2. As the US population becomes more and more multicultural and more global, why does the “international aisle” still exist in major grocery store chains?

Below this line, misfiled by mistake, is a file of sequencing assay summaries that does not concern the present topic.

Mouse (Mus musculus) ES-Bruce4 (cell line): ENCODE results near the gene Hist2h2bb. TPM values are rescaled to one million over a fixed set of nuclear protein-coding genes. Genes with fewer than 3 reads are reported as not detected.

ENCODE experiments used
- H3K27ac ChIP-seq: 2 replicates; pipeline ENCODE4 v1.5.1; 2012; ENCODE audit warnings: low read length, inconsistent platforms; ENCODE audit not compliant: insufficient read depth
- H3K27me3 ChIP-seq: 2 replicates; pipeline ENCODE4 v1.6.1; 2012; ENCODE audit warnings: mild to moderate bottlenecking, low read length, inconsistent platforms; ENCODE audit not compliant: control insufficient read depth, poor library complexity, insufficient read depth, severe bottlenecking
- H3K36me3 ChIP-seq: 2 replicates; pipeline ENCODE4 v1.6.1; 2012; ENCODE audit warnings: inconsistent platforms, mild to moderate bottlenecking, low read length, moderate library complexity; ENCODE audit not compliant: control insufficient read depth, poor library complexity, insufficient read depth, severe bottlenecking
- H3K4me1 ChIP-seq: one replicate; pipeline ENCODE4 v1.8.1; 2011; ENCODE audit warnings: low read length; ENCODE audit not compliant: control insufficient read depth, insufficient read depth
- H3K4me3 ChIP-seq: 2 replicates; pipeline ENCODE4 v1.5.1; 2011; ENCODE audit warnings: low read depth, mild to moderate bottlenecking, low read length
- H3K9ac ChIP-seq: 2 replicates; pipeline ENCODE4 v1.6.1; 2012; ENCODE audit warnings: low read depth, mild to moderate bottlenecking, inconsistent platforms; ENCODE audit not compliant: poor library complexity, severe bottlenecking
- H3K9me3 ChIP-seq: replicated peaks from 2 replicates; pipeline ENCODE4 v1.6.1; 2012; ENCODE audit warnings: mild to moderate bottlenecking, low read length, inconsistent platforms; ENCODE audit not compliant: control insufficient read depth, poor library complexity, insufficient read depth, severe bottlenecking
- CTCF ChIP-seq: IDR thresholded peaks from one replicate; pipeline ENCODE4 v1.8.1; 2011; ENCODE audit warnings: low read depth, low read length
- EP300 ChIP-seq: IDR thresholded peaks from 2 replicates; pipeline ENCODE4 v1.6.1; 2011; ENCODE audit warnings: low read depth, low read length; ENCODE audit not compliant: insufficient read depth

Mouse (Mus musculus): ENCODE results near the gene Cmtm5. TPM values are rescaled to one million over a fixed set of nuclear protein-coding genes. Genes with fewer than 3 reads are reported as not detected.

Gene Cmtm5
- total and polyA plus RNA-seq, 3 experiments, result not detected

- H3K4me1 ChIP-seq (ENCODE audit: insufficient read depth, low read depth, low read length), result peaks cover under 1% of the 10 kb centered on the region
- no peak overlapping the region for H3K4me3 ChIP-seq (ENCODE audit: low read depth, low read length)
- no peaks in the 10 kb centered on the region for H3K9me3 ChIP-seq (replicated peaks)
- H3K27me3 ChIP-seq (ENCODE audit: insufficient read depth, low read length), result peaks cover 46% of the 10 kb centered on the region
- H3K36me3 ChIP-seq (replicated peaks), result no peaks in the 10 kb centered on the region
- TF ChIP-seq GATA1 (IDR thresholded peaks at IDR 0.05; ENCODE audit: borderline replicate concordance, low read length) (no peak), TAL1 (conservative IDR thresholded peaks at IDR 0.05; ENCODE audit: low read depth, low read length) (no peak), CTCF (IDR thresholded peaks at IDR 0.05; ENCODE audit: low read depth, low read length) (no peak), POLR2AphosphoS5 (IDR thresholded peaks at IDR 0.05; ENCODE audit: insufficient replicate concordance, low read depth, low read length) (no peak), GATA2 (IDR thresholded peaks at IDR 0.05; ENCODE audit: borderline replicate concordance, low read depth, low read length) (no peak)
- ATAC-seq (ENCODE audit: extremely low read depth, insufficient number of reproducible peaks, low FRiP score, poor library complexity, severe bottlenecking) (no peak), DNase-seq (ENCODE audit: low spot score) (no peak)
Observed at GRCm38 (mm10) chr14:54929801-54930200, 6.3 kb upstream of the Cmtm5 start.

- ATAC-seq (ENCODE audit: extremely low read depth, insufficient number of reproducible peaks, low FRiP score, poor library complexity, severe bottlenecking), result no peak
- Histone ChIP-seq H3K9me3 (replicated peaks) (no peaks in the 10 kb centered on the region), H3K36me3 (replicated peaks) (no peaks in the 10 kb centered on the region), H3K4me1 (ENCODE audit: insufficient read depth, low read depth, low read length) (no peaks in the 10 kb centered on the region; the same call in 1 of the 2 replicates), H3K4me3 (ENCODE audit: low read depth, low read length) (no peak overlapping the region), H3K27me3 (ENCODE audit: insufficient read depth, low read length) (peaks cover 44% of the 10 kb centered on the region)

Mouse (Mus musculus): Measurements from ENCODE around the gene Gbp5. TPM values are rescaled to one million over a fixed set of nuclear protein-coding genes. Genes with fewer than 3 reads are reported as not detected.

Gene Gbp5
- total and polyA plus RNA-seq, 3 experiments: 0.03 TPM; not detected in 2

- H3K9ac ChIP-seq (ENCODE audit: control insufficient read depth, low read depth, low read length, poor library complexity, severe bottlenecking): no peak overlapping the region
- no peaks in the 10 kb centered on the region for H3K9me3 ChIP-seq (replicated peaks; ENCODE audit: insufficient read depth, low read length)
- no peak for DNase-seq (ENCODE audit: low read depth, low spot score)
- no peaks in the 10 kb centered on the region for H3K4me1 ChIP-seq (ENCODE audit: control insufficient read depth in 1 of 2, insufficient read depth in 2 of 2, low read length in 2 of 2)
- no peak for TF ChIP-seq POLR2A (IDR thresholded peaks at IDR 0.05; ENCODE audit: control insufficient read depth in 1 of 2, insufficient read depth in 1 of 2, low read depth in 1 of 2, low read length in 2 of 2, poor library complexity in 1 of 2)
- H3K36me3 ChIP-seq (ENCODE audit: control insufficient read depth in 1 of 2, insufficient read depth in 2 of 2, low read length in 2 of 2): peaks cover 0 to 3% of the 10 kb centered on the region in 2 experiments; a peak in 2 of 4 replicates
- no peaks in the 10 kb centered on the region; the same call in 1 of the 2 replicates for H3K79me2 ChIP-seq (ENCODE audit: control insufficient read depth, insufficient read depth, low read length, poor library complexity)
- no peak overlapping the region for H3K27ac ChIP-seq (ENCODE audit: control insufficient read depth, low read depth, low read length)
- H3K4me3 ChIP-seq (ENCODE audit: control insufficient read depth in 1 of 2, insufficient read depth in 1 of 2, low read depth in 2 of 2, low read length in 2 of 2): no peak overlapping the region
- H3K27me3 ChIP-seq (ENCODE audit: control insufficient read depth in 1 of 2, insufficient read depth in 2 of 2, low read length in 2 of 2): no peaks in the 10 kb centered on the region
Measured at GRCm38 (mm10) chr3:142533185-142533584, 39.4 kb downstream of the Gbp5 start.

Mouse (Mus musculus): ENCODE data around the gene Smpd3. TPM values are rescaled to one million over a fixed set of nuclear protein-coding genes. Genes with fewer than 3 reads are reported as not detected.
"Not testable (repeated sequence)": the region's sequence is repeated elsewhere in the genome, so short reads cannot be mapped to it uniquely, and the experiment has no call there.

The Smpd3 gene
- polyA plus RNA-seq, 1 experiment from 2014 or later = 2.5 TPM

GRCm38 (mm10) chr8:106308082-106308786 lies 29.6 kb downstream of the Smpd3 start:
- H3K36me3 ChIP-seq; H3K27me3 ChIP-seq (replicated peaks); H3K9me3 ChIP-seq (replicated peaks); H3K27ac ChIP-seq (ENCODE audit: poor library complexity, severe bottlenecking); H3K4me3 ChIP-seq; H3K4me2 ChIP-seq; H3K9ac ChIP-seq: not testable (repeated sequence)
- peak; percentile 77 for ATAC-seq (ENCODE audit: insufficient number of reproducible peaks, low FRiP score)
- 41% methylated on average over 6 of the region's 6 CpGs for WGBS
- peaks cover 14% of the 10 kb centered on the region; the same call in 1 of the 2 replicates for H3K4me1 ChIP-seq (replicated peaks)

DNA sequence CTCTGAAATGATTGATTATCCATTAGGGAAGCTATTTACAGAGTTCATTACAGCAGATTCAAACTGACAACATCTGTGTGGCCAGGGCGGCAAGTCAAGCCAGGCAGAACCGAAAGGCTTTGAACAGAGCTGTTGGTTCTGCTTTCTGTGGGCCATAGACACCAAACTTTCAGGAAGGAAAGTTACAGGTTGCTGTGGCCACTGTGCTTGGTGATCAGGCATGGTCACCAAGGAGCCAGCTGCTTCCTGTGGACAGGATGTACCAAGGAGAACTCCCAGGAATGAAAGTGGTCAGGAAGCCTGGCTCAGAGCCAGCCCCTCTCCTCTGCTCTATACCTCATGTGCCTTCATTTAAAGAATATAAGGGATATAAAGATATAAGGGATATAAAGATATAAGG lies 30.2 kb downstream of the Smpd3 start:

Established after the second World War to accommodate the traveled palates of servicemen, the international food aisle has been a fixture in supermarkets ever since (1). In the 1940’s and 50’s, labelling international food as distinct from American reflected the heightened nationalism of the time embraced by the predominant demographic of supermarket shoppers- suburban white Americans (2). Even today, the current socio-political climate creates clear cultural distinctions between ‘American’ and ‘other.’ For example, recent passing of laws allowing for racial profiling in Arizona, the public support for building a wall on the US-Mexico border and the creation of federal travel bans for Middle Eastern countries demonstrate that these perceptions are still very prevalent in the American psyche. These political tactics and ideas promote a division between white Americans and those perceived to be ‘other.’ One resulting effect is that food products not included in commercially white American cuisine continue to be labeled ‘ethnic’ or ‘international’ and placed in separate sections within supermarkets (3). Hopefully, as America grows more diverse and the widespread perception of what it means to be ‘American’ expands, the need for an international aisle will disappear.